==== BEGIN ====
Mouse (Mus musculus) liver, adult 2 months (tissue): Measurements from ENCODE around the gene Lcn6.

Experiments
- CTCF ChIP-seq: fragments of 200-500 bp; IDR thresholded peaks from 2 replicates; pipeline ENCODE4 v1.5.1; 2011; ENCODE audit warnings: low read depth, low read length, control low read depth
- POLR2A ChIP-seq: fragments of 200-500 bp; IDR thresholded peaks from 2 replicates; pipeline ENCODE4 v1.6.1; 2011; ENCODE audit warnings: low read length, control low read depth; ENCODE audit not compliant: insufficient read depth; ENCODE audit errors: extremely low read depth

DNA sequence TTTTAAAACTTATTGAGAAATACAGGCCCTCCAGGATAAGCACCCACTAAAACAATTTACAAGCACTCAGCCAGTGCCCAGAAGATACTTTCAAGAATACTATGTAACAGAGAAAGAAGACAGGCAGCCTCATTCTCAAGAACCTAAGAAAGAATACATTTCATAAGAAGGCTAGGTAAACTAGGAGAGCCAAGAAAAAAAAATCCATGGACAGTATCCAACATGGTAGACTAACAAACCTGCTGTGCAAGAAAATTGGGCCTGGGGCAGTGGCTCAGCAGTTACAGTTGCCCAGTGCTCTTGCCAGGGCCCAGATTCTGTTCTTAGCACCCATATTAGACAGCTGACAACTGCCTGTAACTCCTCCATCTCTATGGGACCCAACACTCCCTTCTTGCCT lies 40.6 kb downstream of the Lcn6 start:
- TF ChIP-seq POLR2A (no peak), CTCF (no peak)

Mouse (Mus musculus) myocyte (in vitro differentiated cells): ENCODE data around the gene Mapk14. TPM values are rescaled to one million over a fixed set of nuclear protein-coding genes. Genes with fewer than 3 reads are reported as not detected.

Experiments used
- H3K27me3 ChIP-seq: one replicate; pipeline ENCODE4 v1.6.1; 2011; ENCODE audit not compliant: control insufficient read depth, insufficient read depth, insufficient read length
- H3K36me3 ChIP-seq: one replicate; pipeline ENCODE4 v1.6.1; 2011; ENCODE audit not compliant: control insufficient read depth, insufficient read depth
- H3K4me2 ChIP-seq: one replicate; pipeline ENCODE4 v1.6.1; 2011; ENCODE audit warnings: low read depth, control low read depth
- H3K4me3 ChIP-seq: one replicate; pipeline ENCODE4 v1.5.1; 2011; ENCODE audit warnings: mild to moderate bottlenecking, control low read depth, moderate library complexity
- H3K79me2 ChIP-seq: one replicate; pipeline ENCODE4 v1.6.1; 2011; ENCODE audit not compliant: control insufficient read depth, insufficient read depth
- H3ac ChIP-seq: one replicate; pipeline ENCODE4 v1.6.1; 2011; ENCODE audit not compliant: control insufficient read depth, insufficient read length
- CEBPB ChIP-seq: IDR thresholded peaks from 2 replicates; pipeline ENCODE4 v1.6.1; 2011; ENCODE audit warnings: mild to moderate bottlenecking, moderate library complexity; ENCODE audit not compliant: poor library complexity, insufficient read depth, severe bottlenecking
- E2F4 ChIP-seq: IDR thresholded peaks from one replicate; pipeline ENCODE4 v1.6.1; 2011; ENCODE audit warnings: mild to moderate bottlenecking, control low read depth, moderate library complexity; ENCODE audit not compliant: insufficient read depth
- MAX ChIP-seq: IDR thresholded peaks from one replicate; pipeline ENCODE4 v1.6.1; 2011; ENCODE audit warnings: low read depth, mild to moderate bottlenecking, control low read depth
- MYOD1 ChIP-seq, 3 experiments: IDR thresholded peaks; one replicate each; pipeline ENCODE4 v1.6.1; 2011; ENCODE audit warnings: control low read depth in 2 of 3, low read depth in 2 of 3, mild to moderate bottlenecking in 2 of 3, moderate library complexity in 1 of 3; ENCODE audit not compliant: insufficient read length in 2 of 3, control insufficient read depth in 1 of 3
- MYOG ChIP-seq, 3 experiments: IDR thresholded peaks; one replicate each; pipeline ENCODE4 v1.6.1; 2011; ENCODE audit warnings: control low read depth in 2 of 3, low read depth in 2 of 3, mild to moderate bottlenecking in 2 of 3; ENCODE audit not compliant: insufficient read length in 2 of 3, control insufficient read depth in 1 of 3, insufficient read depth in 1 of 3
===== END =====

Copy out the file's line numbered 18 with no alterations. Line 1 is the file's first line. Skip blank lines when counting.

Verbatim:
- MYOD1 ChIP-seq, 3 experiments: IDR thresholded peaks; one replicate each; pipeline ENCODE4 v1.6.1; 2011; ENCODE audit warnings: control low read depth in 2 of 3, low read depth in 2 of 3, mild to moderate bottlenecking in 2 of 3, moderate library complexity in 1 of 3; ENCODE audit not compliant: insufficient read length in 2 of 3, control insufficient read depth in 1 of 3